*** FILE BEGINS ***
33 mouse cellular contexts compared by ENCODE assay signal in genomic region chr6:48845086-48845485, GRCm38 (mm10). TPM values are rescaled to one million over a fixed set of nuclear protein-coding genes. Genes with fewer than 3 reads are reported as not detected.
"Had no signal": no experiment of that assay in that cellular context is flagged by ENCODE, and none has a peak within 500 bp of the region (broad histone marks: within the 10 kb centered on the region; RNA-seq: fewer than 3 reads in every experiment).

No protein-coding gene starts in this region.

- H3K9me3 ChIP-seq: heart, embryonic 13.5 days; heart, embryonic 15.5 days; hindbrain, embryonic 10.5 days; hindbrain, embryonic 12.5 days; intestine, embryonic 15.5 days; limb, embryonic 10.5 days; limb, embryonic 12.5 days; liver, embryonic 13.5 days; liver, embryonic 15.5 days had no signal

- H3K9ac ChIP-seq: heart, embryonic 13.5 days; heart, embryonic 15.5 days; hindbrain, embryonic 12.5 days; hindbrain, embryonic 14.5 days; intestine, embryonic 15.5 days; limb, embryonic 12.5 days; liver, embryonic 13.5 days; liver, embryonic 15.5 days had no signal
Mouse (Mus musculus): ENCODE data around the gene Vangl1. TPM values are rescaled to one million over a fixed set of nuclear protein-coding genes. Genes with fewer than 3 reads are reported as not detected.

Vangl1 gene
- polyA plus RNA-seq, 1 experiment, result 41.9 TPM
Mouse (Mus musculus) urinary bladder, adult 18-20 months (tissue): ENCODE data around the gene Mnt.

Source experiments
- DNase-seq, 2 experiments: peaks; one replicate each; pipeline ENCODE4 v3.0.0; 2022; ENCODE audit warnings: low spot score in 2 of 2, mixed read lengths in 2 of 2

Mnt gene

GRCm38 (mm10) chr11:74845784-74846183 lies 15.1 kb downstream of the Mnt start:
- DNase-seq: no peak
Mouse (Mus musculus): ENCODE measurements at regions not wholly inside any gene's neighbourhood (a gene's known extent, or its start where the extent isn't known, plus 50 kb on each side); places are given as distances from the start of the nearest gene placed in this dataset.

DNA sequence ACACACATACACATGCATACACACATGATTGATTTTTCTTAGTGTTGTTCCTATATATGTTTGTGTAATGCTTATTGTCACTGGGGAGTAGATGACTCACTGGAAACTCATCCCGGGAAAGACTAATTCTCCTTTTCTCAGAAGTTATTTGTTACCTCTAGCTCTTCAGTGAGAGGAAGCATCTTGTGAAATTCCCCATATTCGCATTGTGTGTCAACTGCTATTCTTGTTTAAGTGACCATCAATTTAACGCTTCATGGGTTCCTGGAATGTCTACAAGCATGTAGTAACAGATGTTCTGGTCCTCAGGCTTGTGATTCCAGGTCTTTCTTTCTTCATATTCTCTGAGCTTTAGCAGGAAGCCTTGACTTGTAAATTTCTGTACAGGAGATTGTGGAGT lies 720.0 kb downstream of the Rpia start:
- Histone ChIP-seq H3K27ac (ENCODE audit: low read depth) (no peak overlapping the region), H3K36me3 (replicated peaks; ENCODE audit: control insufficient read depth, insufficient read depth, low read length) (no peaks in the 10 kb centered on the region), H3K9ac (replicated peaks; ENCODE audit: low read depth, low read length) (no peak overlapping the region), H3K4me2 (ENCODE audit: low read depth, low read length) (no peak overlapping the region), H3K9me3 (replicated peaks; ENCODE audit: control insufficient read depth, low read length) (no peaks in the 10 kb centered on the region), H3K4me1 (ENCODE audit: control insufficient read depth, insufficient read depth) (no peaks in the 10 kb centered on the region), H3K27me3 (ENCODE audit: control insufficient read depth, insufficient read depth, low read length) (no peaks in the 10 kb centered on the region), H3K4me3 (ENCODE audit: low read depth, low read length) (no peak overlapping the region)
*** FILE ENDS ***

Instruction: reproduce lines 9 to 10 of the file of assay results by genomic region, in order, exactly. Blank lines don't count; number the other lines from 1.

Mouse (Mus musculus) urinary bladder, adult 18-20 months (tissue): ENCODE data around the gene Mnt.

Source experiments